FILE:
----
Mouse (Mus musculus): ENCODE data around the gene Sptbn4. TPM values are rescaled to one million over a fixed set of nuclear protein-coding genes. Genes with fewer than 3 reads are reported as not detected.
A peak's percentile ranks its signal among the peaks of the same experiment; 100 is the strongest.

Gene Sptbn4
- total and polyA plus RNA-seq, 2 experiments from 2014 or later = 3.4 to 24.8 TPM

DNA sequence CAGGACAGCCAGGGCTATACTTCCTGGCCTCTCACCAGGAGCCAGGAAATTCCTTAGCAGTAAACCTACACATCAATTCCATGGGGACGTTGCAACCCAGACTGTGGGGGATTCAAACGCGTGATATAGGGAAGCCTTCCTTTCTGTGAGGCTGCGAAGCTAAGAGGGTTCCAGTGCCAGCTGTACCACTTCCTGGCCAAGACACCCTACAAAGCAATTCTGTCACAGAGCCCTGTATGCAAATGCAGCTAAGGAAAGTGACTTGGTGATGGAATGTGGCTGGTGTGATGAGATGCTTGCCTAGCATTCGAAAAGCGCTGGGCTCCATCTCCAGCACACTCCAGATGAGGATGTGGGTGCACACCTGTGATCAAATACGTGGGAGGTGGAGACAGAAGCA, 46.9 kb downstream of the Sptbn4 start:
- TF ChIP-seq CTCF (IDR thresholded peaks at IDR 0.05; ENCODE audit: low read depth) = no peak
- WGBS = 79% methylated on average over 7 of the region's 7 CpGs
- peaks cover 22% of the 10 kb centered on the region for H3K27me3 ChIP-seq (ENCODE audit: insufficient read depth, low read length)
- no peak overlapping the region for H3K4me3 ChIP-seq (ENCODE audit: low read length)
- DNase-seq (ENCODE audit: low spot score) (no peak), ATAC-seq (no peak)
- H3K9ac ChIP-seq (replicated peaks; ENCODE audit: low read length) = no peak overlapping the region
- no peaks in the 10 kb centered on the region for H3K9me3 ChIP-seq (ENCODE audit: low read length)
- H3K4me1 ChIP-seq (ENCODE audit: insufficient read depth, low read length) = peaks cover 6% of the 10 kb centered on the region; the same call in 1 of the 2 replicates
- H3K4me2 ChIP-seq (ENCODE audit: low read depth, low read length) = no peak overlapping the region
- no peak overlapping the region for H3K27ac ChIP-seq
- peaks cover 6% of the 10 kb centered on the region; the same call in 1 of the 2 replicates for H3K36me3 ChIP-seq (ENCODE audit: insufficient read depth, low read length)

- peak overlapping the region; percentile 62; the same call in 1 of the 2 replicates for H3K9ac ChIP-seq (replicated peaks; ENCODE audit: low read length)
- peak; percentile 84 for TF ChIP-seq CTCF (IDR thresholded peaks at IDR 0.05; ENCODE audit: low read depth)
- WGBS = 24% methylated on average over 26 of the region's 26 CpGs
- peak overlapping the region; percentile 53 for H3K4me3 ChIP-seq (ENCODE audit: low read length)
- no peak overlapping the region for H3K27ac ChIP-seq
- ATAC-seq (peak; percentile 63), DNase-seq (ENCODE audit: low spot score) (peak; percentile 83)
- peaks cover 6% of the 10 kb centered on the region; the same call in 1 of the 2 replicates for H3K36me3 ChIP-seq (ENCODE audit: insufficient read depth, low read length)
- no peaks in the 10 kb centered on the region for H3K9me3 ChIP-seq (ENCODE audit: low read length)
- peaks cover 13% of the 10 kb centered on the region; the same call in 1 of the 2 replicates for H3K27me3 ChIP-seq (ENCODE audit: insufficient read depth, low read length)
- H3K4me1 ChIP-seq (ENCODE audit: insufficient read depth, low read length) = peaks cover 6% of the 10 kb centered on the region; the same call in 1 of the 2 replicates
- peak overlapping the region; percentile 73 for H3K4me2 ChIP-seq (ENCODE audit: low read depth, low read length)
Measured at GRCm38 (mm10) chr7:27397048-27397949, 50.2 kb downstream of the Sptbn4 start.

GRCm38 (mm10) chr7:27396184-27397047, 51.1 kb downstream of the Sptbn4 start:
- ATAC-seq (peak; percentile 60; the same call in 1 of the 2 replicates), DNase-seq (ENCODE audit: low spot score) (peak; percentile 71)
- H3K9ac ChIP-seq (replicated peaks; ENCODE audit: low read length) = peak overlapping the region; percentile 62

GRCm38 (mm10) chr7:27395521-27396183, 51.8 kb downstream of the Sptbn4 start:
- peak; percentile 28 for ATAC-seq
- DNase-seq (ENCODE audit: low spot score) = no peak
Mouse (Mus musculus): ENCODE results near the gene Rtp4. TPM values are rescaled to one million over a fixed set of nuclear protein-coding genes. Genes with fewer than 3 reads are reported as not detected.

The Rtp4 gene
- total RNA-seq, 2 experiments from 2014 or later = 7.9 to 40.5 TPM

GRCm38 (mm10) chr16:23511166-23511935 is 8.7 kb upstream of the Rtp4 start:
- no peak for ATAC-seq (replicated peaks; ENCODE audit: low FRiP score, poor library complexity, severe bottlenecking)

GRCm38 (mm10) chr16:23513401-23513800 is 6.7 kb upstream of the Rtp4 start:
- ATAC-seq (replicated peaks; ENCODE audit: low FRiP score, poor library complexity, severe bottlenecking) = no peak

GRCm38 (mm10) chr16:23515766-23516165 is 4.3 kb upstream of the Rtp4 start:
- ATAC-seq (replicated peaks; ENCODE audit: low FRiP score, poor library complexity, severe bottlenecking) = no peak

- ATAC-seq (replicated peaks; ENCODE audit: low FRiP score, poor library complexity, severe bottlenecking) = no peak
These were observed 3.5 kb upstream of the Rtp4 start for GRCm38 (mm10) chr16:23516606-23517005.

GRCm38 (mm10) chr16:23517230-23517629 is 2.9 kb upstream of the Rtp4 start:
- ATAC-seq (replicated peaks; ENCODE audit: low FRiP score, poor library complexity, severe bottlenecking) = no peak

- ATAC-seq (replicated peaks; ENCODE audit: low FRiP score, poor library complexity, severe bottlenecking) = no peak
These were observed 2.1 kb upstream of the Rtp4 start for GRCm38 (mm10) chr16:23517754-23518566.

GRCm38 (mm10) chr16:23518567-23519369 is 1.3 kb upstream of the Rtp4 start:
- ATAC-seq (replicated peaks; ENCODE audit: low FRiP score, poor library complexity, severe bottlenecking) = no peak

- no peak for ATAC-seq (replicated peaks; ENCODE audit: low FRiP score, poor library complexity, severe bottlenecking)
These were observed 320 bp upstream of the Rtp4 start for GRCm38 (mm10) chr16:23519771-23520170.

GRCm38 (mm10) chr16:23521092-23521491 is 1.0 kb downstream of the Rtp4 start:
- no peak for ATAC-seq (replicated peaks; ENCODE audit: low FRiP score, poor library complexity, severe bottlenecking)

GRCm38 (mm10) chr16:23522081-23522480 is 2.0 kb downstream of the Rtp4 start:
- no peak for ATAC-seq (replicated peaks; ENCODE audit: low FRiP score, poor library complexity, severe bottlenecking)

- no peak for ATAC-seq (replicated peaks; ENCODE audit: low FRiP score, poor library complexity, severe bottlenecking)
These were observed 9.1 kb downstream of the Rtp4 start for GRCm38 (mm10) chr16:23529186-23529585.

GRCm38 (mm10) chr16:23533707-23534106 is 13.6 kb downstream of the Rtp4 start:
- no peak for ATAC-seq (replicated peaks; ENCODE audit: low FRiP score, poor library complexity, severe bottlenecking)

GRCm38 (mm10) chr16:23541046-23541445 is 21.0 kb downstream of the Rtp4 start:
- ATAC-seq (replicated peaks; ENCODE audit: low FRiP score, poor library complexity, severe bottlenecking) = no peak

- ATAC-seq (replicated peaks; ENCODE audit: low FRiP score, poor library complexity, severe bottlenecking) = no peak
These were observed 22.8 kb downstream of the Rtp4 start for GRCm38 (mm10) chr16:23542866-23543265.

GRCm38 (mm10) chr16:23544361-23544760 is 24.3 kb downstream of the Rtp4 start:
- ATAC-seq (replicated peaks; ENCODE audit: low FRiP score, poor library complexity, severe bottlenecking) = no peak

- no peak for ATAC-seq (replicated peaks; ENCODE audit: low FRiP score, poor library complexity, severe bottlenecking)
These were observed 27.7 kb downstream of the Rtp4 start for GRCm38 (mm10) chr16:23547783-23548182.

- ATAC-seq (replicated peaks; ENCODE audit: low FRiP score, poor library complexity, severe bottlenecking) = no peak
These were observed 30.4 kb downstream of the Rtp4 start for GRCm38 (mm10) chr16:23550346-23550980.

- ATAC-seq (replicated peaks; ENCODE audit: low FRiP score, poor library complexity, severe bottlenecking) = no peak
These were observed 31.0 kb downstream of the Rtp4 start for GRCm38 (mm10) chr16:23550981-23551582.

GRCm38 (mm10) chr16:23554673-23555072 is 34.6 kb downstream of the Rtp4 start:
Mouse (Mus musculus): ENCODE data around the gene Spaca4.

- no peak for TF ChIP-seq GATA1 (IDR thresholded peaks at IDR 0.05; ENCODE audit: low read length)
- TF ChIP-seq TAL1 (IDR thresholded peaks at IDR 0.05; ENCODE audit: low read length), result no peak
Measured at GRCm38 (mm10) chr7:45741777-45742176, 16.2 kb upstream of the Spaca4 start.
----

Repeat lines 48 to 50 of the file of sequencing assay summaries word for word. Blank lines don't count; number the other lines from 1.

- ATAC-seq (replicated peaks; ENCODE audit: low FRiP score, poor library complexity, severe bottlenecking) = no peak
These were observed 2.1 kb upstream of the Rtp4 start for GRCm38 (mm10) chr16:23517754-23518566.

GRCm38 (mm10) chr16:23518567-23519369 is 1.3 kb upstream of the Rtp4 start: